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Communications of the ACM


Wrapping up OOPSLA, Looking Forward For SPLASH

Just like all  good things, OOPSLA 2009 concluded last Thursday evening (29th Oct) . This was my first OOPSLA and I enjoyed every moment of the conference. Excellent keynotes, great workshops, and cutting edge research are a few factors that arouse one's curious mind.  Following are a few noticeable differences from other conferences I've been to.

Excellent and well attended keynotes
Some of the conferences I've been to had noticeably weak responses to keynotes. It's completely the opposite for OOPSLA. Despite being early, the keynotes were literally packed and full of enthusiastic attendees that tweet, blog, and follow every word of the speaker. It was usual to forcefully conclude Q&A sessions! Interesting questions and insightful comments were in abundance. In my personal opinion this success is  due to both the high quality of the keynote speakers and also the enthusiasm of the attendees.

Great Location
What can be better than the middle of Disneyland to hold a conference! Indeed the facilities were very well organized. Extremely good wireless network and friendly staff are two other things that I appreciate. Orlando being a tourist destination, there are plenty of accommodation and transportation options even for cost-conscious attendees like me. I stayed outside the resort and took the bus everyday which I considered not to be an inconvenience. Another plus point for attendees who travelled with their spouses and children is the presence of the Disneyland right next door.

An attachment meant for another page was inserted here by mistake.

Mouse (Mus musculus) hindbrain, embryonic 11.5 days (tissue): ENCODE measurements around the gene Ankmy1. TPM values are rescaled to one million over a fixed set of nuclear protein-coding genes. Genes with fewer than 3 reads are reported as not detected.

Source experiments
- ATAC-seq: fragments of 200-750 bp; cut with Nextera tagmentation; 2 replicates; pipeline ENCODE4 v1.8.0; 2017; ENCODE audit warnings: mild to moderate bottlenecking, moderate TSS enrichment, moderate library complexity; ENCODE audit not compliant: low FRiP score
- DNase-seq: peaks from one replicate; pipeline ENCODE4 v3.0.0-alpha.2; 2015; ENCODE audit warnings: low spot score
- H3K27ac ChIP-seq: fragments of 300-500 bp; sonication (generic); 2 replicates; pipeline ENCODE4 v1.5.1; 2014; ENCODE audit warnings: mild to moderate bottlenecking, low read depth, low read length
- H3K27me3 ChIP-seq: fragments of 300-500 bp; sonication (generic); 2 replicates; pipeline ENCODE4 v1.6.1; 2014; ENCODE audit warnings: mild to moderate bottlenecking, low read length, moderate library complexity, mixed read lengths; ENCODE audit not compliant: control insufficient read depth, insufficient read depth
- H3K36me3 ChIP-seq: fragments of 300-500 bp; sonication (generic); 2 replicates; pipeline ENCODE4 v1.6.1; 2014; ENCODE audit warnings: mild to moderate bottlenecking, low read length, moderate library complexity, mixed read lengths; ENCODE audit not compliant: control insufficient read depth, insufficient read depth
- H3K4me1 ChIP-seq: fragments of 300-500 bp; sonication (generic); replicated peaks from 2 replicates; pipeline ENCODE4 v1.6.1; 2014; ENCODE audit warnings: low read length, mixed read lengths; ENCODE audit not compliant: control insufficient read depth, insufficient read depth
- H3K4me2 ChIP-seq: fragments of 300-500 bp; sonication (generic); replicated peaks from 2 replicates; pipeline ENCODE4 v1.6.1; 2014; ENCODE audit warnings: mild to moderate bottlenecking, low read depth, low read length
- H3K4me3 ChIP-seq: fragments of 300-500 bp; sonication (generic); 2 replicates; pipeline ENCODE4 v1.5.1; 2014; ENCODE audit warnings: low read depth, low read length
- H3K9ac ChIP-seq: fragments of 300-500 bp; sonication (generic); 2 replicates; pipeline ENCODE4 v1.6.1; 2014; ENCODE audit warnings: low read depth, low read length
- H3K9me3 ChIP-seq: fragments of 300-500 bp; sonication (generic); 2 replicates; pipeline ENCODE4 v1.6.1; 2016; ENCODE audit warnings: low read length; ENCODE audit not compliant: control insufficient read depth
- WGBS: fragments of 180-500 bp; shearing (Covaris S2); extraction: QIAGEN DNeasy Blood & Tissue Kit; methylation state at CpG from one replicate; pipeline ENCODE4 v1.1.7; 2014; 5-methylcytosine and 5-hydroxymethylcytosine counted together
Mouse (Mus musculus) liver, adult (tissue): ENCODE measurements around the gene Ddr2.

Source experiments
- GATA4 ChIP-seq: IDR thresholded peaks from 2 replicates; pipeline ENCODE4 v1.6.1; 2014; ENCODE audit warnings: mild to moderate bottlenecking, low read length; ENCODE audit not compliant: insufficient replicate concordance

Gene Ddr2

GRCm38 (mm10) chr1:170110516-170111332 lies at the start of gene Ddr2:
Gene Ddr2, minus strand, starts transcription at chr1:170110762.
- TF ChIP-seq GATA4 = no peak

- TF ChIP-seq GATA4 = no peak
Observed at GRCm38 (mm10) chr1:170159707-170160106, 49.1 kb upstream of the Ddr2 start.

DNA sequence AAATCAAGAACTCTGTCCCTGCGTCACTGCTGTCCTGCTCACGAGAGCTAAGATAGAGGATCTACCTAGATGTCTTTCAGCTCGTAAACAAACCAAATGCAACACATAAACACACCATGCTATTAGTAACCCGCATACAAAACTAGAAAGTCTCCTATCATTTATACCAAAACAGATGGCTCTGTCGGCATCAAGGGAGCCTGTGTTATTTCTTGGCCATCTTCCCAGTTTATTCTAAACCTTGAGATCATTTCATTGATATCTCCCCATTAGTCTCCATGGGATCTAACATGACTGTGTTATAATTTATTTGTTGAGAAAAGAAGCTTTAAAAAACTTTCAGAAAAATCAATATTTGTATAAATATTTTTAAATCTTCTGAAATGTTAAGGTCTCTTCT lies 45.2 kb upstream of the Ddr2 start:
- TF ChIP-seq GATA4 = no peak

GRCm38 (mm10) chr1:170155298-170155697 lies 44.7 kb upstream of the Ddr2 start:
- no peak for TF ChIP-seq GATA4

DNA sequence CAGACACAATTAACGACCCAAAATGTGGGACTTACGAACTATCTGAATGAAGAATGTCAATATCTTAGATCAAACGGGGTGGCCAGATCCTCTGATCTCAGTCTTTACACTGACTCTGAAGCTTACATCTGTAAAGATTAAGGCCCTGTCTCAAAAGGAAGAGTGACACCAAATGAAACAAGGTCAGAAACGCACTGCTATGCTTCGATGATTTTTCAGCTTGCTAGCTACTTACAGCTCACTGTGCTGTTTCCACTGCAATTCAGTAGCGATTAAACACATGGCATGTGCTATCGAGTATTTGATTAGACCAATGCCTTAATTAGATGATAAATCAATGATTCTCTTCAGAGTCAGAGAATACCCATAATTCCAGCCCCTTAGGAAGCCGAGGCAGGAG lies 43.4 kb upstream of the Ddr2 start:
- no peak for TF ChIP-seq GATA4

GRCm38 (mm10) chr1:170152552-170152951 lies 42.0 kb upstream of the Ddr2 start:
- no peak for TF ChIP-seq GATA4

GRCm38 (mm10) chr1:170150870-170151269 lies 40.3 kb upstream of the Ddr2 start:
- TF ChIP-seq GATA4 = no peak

Industry participation
My previous experiences have been on  academic conferences. I was amazed at the industry participation in OOPSLA. Shail Arora, the conference chair, informed me that this time the industry participation is actually lower than other years, but even then it's more than any other I've been to. Not just industry research labs but even startups are sending their people to OOPSLA just to get a feel of what is the next breakthrough in computing. In my opinion the effect of such a blend of industry and academia is twofold. The academics get a feel of what are the important problems the industry is facing and the industry gets to know the breakthroughs made in academic research.

There has been a few changes in the future conferences. OOPSLA is going to be part of SPLASH (Systems, Programming, Languages. Applications: Software for Humanity) in 2010. Onward! has become a separate conference co-located with OOPSLA. Onward! is primarily a place for researchers to submit promising ideas that may not be quantified at this point, an important opening for a researcher indeed. Don't forget to check the SIGPLAN OOPSLA Webpage for more details and see you in Reno, Nevada, in 2010!


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